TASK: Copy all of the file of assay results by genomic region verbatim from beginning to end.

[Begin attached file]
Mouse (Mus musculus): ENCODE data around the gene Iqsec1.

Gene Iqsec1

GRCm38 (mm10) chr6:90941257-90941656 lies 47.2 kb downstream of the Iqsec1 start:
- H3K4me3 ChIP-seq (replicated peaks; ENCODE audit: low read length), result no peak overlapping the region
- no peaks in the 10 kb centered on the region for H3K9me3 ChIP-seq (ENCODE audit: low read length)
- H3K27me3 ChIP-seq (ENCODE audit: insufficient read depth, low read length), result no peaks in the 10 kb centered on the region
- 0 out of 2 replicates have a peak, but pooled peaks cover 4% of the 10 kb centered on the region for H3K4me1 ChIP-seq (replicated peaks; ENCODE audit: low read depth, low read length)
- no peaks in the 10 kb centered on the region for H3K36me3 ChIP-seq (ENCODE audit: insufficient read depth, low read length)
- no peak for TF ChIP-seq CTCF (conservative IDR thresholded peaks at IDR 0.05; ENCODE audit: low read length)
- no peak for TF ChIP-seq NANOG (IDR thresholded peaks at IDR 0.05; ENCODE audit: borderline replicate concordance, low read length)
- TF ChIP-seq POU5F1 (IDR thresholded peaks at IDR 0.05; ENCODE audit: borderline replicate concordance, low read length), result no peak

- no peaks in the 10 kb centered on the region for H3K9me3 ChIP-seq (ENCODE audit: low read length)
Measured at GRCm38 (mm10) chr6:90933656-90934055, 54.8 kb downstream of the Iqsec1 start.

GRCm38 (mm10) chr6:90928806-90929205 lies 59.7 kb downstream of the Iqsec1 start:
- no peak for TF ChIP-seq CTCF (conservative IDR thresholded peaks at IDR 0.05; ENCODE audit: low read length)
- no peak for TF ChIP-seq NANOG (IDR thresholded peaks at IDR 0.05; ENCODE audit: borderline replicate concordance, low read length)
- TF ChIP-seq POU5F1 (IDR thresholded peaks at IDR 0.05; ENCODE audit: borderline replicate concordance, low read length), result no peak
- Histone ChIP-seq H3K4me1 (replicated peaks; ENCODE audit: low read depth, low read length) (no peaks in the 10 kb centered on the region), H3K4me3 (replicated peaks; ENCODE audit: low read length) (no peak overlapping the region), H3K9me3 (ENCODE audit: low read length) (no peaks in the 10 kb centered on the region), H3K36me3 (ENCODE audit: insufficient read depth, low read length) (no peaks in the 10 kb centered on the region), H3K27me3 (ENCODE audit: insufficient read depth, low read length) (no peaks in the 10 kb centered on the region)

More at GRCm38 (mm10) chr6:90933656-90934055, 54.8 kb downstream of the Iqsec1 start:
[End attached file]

Mouse (Mus musculus): ENCODE data around the gene Iqsec1.

Gene Iqsec1

GRCm38 (mm10) chr6:90941257-90941656 lies 47.2 kb downstream of the Iqsec1 start:
- H3K4me3 ChIP-seq (replicated peaks; ENCODE audit: low read length), result no peak overlapping the region
- no peaks in the 10 kb centered on the region for H3K9me3 ChIP-seq (ENCODE audit: low read length)
- H3K27me3 ChIP-seq (ENCODE audit: insufficient read depth, low read length), result no peaks in the 10 kb centered on the region
- 0 out of 2 replicates have a peak, but pooled peaks cover 4% of the 10 kb centered on the region for H3K4me1 ChIP-seq (replicated peaks; ENCODE audit: low read depth, low read length)
- no peaks in the 10 kb centered on the region for H3K36me3 ChIP-seq (ENCODE audit: insufficient read depth, low read length)
- no peak for TF ChIP-seq CTCF (conservative IDR thresholded peaks at IDR 0.05; ENCODE audit: low read length)
- no peak for TF ChIP-seq NANOG (IDR thresholded peaks at IDR 0.05; ENCODE audit: borderline replicate concordance, low read length)
- TF ChIP-seq POU5F1 (IDR thresholded peaks at IDR 0.05; ENCODE audit: borderline replicate concordance, low read length), result no peak

- no peaks in the 10 kb centered on the region for H3K9me3 ChIP-seq (ENCODE audit: low read length)
Measured at GRCm38 (mm10) chr6:90933656-90934055, 54.8 kb downstream of the Iqsec1 start.

GRCm38 (mm10) chr6:90928806-90929205 lies 59.7 kb downstream of the Iqsec1 start:
- no peak for TF ChIP-seq CTCF (conservative IDR thresholded peaks at IDR 0.05; ENCODE audit: low read length)
- no peak for TF ChIP-seq NANOG (IDR thresholded peaks at IDR 0.05; ENCODE audit: borderline replicate concordance, low read length)
- TF ChIP-seq POU5F1 (IDR thresholded peaks at IDR 0.05; ENCODE audit: borderline replicate concordance, low read length), result no peak
- Histone ChIP-seq H3K4me1 (replicated peaks; ENCODE audit: low read depth, low read length) (no peaks in the 10 kb centered on the region), H3K4me3 (replicated peaks; ENCODE audit: low read length) (no peak overlapping the region), H3K9me3 (ENCODE audit: low read length) (no peaks in the 10 kb centered on the region), H3K36me3 (ENCODE audit: insufficient read depth, low read length) (no peaks in the 10 kb centered on the region), H3K27me3 (ENCODE audit: insufficient read depth, low read length) (no peaks in the 10 kb centered on the region)

More at GRCm38 (mm10) chr6:90933656-90934055, 54.8 kb downstream of the Iqsec1 start: